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Cherry Wood vs. Mahogany: What's the Difference?

Edited by Harlon Moss || By Janet White || Published on January 20, 2024
Cherry wood is a light, durable wood that darkens with age, known for its fine grain, while mahogany is a dense, tropical hardwood with a reddish-brown color, prized for its beauty and durability.

Key Differences

Cherry wood is characterized by its light to medium reddish-brown color, which deepens to a richer red over time when exposed to light. Its fine, straight grain and smooth texture make it popular for furniture and cabinetry. Mahogany, on the other hand, is known for its darker reddish-brown color, which can sometimes have a straight, fine, or medium grain. Mahogany is highly sought after for high-end furniture, boat building, and fine woodworking due to its beauty and durability.
Cherry wood is lighter in weight and density compared to mahogany, making it easier to work with for carving and detailed woodworking. It is also less expensive than mahogany, making it a more accessible option for various projects. Mahogany is heavier and denser, providing excellent strength and durability. This makes it a more expensive option, often used in luxury items and high-quality furniture.
Cherry wood originates primarily from North America and is part of the Prunus genus. It is known for its workability and compatibility with a variety of finishes, enhancing its natural beauty. Mahogany comes from tropical regions, particularly in Africa and South America, and is known for its resistance to decay and minimal shrinkage, making it ideal for outdoor and marine applications.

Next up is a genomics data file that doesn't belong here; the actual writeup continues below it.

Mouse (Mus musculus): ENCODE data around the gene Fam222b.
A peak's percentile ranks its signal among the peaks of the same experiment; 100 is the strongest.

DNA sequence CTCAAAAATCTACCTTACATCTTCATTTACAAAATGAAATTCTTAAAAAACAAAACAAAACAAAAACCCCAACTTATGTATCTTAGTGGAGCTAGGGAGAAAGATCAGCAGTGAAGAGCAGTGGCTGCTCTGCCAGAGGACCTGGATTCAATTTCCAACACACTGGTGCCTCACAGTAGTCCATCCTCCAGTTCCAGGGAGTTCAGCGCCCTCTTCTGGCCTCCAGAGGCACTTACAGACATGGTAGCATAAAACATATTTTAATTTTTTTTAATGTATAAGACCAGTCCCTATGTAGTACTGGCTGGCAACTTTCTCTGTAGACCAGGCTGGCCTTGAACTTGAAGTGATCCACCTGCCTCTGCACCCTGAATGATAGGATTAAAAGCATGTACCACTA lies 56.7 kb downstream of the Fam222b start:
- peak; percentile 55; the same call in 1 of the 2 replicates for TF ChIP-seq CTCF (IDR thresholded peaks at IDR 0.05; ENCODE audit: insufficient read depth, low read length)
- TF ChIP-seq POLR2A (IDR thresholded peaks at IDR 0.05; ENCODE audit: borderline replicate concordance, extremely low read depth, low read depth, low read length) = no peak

Cherry wood tends to have a uniform and fine texture with a natural luster, making it a preferred choice for intricate woodworking projects where appearance is crucial. Mahogany has a variable texture, often interlocked, and a moderate natural luster. It is renowned for its classic look, often associated with antique and luxury furniture.
Cherry wood is less resistant to insects and decay compared to mahogany. However, it is still durable and widely used in interior furniture and decorative items. Mahogany boasts excellent resistance to decay and insects, contributing to its use in outdoor furniture, boat building, and other applications where durability is essential.

Comparison Chart


Light to medium reddish-brown, darkens over time
Darker reddish-brown


Fine, straight
Straight, fine, or medium; sometimes interlocked

Weight and Density

Lighter and less dense
Heavier and denser


North America, Prunus genus
Tropical regions, Africa and South America


Furniture, cabinetry, intricate woodworking
High-end furniture, boat building, outdoor use

Cherry Wood and Mahogany Definitions

Cherry Wood

Lighter and easier to work with in detailed woodworking.
The carvings were made easier with cherry wood.


Prized for luxury furniture and high-quality woodwork.
Mahogany was chosen for its prestige in high-end furniture design.

Cherry Wood

Sourced primarily from North America, known for its workability.
The cherry wood from this region is particularly fine-grained.


Often used in antiques, known for its variable texture and strength.
Antique collectors value mahogany for its strength and beauty.

Cherry Wood

A fine-grained, light reddish-brown wood that darkens over time.
The cherry wood cabinet displayed a beautiful aging process.


A dense, tropical hardwood with a classic reddish-brown color.
The mahogany desk had a rich, timeless look.

Cherry Wood